Since both TMJ and fibromyalgia are so closely related, proper diagnosing of both is very important. Treatment involving a multi-disciplinary approach where life style changes as well as addressing physical pain will make both TMJ and fibromyalgia much more manageable.
    [This Message was Edited on 11/28/2002]
  4. achy

    achy New Member

    If you read my post regarding my sinuses you will see I am familiar with facial/ear & jaw pain. I just found out the pain I had in my ear & jaw are caused by TMJ. I got real sore where my jaw meets my face and the pain would radiate into my ear. It would also hurt if I bent over or stretched a certain way.
    Go see your dentist and get checked. My Ent figureed it out, but only a dentist can treat it. For new cases all you do is wear a device that helps stabelize the jaw, mostly at night. do you grind your teeth? I do.
    It can lead to serious damage left untreated.
    Hope you feel better soon...I sure can relate to your pain...it sucks.
    Warm Fuzzies
  5. Val

    Val New Member

    I am not going mad. Lots of interesting info there to
    look into. Yes, it is darn painful. Hasn't let up yet even though I am on heaps of oral meds and my pain killer patch.

    Yes, I have pain at the back of my eye and down my neck. I can feel a pressure point just on my jaw (that side has clicked since I was a little girl) which when pressed gives severe pain.

    So, plenty to look into and find out about it.
    This D.D. has so many 'faces'. I think you could get a room full of people with F.M. and every one of us would have the same symptoms and then something completely different but all wrapped up in the one word 'Fibromyalgia'.
    Reading these boards I suddenly shout out ' Yes, that's me,
    I have that!' and scare the sleeping cat to death!
    I am learning every day, so thank you all.
    Have as pain free a day as possible, Shalom...Val.

  6. jesuslover

    jesuslover New Member

    I sound like such a cry baby today. I get a clicking sound in my right ear. It drives me crazy. I have been to get a hearing test (I have peripheral neuropathy also and it affects my right side and I wanted to make sure that I wasn't going deaf or something). Also on the right side, just under my ear I get a pain sometimes. (I don't know the name of the tube there, but I think it has something to do with that), and I get a pain in my jaw, right side worse than left. I have heard about tmj and fms connection. My sinuses are driving me bonkers the last couple of weeks (I live in Cincinnati OH, sinus and allergy capital of the USA), so maybe it's connected? I'll stop whining now. Hope everybody had a good Thanksgiving yesterday. Hope all our Canadian buddies had a good Thanksgiving last month. Where else is Thanksgiving celebrated?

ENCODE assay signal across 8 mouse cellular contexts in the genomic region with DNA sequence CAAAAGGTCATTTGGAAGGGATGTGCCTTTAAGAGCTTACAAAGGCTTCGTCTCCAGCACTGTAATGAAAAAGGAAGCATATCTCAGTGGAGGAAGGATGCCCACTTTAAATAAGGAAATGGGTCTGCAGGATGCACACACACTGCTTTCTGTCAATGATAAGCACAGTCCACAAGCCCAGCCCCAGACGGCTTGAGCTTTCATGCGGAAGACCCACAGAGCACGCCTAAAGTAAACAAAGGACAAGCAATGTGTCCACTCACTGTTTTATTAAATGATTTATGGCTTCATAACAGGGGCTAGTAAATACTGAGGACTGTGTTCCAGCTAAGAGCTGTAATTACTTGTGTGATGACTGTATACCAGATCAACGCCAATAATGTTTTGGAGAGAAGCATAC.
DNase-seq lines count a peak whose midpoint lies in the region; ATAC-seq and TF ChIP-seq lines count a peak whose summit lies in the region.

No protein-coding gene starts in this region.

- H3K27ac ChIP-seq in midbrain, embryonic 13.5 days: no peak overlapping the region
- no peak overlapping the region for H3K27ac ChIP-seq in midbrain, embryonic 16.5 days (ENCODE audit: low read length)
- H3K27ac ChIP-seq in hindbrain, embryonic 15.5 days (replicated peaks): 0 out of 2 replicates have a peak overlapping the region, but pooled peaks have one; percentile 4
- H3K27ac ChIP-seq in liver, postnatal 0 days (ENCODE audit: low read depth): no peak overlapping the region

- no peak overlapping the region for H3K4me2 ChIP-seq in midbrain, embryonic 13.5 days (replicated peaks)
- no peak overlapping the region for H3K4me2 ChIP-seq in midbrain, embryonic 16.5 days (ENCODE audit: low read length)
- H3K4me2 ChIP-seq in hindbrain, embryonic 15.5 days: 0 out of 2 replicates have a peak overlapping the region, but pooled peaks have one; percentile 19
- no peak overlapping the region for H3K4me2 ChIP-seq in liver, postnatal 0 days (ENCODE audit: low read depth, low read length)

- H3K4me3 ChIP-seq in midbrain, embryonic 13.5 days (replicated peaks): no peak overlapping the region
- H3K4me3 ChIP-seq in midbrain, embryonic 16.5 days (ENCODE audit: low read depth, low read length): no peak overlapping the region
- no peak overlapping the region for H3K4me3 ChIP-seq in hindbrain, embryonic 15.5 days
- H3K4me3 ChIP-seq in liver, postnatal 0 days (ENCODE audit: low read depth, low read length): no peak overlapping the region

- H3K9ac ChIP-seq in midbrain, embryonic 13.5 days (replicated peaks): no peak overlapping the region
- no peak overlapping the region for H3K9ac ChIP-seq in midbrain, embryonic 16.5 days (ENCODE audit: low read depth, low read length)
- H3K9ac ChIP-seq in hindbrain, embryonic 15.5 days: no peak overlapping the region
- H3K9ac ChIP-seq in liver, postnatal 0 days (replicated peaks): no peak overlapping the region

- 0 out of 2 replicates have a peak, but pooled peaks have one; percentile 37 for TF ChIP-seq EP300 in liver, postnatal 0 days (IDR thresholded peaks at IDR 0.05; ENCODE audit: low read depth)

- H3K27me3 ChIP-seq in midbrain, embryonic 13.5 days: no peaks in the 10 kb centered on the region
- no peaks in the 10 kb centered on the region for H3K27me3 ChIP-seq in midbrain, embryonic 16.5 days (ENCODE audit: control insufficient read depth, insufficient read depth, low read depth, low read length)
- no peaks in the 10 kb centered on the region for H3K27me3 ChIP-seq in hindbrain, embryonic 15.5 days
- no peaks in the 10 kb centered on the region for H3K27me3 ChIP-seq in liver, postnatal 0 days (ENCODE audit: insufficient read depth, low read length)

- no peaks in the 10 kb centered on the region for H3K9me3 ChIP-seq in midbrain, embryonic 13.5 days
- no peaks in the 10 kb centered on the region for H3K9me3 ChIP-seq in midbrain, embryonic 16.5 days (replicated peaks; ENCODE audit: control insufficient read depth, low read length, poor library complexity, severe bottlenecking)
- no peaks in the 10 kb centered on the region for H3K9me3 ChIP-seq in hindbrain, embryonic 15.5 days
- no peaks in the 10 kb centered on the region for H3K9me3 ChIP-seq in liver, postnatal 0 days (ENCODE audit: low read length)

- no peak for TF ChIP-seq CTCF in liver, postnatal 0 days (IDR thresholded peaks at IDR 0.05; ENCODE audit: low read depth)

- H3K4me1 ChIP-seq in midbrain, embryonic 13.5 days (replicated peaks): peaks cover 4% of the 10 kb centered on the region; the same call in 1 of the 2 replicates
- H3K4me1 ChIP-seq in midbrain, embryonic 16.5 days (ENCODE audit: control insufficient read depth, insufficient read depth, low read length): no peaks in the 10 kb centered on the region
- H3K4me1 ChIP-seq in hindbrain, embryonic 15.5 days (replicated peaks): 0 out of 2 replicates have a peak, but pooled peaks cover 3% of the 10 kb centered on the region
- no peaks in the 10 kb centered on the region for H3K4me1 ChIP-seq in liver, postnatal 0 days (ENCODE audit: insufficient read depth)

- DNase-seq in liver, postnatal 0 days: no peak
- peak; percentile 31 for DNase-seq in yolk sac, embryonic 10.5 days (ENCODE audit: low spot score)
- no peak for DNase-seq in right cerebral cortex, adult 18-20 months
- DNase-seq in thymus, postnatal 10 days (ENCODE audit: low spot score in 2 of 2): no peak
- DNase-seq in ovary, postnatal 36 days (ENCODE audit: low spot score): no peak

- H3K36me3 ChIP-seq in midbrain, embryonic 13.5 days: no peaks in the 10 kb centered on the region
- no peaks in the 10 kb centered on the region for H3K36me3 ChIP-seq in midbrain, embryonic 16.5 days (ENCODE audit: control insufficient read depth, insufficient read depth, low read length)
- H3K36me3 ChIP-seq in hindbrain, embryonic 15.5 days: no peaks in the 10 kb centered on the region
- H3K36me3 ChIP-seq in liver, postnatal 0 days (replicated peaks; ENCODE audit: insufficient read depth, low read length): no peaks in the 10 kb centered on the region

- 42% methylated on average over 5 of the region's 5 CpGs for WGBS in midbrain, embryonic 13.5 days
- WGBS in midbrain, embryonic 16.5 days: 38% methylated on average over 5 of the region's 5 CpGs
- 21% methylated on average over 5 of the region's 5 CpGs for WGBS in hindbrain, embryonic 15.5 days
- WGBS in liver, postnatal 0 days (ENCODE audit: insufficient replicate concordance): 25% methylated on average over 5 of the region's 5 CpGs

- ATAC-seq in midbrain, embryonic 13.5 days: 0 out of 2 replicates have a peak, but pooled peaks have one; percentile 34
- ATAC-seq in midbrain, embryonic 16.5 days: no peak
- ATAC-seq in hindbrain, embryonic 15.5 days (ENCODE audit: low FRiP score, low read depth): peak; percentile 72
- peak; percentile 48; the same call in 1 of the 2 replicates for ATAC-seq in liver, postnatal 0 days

Nancy S.
  7. lucky

    lucky New Member

    I have been reading all the posts and am wondering if the cause of the tootaches some people have might be after all connected with the sinuses.
    Never before since I have CFS/FMS did I have such a terrible toothache than a couple of weeks ago. And sure enough, a little while later, my sinuses were infected again. Every year it seems that around this time of year, my sinus problems are so bad that I had to be put on antibiotics.
    Well, this time, and also with the help of a posting and research on my own, I was inclined to think that a candida overgrowth might be the reason for years of misery with sinus infections and not getting better after taking antibiotics. And after the pain was not only in my teeth, jaws, gums, ears, eyes, I wonder if the fungus infection is the cause of it all. Why then does it always happen around a time when it is damp/rainy/cold outside?
    When I saw my doctor, he put me on an antiviral instead of antibiotics. Hopefully, if this is helping, and it seems it does, I am sure that the toothaches also are going away.
    Right now I am quite excited about this treatment.
    Hope it might be worthwhile to check into this as well.
    Take care, Lucky

  8. Teresa6868

    Teresa6868 New Member

    Hi Val, just saw your post and wanted to add that my jaw completely locks, I can't open or close my mouth or chew. It is hurts so bad and is miserable and lasts about 12 hours before it goes back into place, the only help I have been offered is a tongue exercise from a TMJ specialist and to try and not let my face tense under stress. I had no idea this was from the FMS because this has happened to me since I was a teen. The only thing that has changed is the time it stays locked, it use to be 15-20 minutes, now it's hours.

    Hugs, Teresa
  9. susabar

    susabar New Member

    This past weekend, I had terrible TMJ symptoms... I joked with my husband that he didn't have to worry about me yellin' at him all day Sat. I also have had terrible sinus headaches the last two days.
    hope u feel better